Tuesday, 31 July 2012

Camden has same population now as 1841

Try these datasets from the 2011 Census - Camden has slightly fewer people living here now (220,000) than in 1841, after which the population spiked to a high of 377,000 in 1901 - highlighting Camden's role in railways and manufacturing.

If you compared Camden to municipalities of equivalent size, we'd be a northern town:


Barnsley 231,200
Trafford 226,600
Oldham 224,900
Camden 220,300
Tameside 219,300
Northampton 212,100

Camden rebuilds capital investment programme

While most of the debate around the cuts has been around the withdrawal of revenue (ongoing) support for local services, in Camden we face another major challenge - the withdrawal of capital investment support for the infrastructure.

The capital investment deficit stands at over £1bn for the remainder of the decade, with little or no government money forthcoming.  the lion-share of this is for school and housing repairs, primarily as a result of the cutting of £160m+ of Building Schools for the Future cash and the historic housing repairs deficit.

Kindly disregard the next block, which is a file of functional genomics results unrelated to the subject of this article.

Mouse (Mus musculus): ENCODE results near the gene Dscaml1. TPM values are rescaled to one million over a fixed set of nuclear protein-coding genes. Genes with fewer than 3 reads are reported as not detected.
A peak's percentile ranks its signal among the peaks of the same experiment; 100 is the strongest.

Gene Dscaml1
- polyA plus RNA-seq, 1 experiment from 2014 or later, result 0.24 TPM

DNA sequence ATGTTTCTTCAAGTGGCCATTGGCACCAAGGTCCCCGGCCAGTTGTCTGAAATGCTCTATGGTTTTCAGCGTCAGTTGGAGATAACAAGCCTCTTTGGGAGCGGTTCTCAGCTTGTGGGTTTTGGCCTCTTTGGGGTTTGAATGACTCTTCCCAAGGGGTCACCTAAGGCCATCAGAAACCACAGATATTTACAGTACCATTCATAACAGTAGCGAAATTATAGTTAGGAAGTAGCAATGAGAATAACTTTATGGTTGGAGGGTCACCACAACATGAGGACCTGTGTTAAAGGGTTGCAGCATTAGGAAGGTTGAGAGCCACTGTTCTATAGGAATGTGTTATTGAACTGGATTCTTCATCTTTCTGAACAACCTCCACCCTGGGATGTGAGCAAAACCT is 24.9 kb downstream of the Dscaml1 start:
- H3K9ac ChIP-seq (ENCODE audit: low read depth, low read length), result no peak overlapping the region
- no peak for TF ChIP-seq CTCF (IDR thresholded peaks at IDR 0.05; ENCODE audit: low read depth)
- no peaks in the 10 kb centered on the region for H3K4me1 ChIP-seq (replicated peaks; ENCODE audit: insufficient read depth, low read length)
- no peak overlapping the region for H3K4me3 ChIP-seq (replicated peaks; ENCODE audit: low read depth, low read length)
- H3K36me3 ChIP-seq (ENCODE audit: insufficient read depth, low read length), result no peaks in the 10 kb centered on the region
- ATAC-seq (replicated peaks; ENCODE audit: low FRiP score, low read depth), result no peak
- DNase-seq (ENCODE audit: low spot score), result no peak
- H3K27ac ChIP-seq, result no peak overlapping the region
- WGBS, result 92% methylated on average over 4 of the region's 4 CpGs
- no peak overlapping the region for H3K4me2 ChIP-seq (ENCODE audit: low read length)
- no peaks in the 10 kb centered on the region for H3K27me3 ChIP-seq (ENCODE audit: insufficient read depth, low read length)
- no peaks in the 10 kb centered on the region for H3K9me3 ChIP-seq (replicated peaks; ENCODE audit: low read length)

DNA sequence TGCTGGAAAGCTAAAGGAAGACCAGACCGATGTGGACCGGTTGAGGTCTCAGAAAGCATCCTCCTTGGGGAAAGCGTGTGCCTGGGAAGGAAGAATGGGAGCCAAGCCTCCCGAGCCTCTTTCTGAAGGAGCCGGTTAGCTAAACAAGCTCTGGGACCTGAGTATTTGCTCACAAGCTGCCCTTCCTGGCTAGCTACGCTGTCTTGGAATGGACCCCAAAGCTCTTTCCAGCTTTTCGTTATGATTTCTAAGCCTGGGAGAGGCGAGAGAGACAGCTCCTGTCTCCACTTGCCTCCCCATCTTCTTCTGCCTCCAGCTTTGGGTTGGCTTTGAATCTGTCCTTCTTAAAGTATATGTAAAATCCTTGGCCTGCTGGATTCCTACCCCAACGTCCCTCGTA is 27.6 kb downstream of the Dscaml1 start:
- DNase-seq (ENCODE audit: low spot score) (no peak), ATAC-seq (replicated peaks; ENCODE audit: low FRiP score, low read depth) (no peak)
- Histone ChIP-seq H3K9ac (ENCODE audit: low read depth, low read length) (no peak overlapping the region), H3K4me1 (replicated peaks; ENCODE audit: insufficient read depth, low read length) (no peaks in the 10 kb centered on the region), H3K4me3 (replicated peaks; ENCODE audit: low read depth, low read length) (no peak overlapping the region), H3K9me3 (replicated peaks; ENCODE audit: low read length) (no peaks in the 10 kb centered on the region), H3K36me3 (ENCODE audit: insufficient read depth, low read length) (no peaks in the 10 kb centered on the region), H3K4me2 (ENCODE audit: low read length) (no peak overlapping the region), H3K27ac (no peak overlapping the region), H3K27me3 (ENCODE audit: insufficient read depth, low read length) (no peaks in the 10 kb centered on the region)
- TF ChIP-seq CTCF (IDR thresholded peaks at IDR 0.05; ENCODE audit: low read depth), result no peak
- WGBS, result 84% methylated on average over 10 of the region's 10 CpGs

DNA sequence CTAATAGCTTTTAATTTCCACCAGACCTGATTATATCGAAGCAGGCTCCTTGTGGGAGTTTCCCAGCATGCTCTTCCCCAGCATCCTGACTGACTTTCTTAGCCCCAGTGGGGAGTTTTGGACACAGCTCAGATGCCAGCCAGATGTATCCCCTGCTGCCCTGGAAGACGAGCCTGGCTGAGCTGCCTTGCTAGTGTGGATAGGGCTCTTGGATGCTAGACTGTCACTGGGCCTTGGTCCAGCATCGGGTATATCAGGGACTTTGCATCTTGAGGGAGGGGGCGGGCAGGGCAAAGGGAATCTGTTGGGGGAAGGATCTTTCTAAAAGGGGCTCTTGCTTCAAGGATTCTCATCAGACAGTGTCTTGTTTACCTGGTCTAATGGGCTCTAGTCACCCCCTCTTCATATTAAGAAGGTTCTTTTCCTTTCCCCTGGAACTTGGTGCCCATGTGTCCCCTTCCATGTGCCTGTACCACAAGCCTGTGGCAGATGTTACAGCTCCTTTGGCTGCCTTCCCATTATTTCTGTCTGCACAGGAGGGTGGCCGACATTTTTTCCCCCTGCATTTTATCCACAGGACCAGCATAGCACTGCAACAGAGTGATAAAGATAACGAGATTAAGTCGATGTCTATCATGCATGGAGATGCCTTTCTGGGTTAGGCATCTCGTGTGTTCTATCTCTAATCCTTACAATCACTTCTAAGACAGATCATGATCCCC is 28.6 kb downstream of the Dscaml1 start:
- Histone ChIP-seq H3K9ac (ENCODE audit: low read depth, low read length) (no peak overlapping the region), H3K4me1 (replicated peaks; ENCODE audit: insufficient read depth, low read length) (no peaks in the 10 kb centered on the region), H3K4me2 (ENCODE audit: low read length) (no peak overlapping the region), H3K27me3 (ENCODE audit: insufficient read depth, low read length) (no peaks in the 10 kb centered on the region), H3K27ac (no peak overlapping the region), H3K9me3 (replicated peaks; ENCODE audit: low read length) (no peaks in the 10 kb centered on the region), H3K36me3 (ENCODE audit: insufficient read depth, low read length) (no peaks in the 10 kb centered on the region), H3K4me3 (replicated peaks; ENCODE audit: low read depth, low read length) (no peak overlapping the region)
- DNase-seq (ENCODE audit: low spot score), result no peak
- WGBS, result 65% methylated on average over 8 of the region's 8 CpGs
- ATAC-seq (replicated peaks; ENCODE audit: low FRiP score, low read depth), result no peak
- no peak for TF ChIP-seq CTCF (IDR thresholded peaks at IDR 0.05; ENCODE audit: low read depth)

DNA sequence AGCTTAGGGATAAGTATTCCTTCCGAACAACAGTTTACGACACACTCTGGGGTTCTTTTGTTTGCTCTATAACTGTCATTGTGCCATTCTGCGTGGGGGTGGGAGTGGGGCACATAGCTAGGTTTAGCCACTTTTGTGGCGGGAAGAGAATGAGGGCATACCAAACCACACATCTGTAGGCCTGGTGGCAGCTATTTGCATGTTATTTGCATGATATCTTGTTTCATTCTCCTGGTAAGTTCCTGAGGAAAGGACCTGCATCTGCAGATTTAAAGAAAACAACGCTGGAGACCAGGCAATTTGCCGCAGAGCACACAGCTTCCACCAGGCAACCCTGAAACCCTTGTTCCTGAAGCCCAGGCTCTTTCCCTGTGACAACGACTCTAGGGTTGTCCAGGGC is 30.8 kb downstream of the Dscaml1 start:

There are also high bills to meet for community buildings, roads, cycle lanes, libraries, social services and parks.

These are issues we can't ignore - if we don't invest in our infrastructure then these will carry on deteriorating, leaving higher bills for others to pick up.  School buildings in poor condition will look increasingly second rate next to shiny new Academies, and parents will start voting with their feet unless we do something.   

Camden's Community Investment Programme (CIP) was agreed in December 2010 is a radical long-term programme to use the regeneration or sale of the Council‘s public assets and local property holdings (now published online) to improve, shape and transform key places and services within the borough, whilst simultaneously addressing a critical capital funding gap to public services left by the government.

We hope the Programme will make an important contribution to economic growth, tackling inequality, investing in our communities to ensure sustainable neighbourhoods and securing value for money.  See CIP 'Prezi' here.


CIP will be delivered over the next 10-15 years.  However, early progress is important to address current and imminent capital needs and to realise early receipts in order to fund the wider programme and vital investment in Council homes and schools.

The Cabinet has already agreed to prioritise £117million of capital funding for the borough‘s voluntary aided and community schools over a five year period, with the bulk of it between 2012/13 and 2015/16.

Resources have also been allocated to children‘s centres and a forum involving governors, headteachers and diocesan representatives has been set up to discuss allocation of this funding.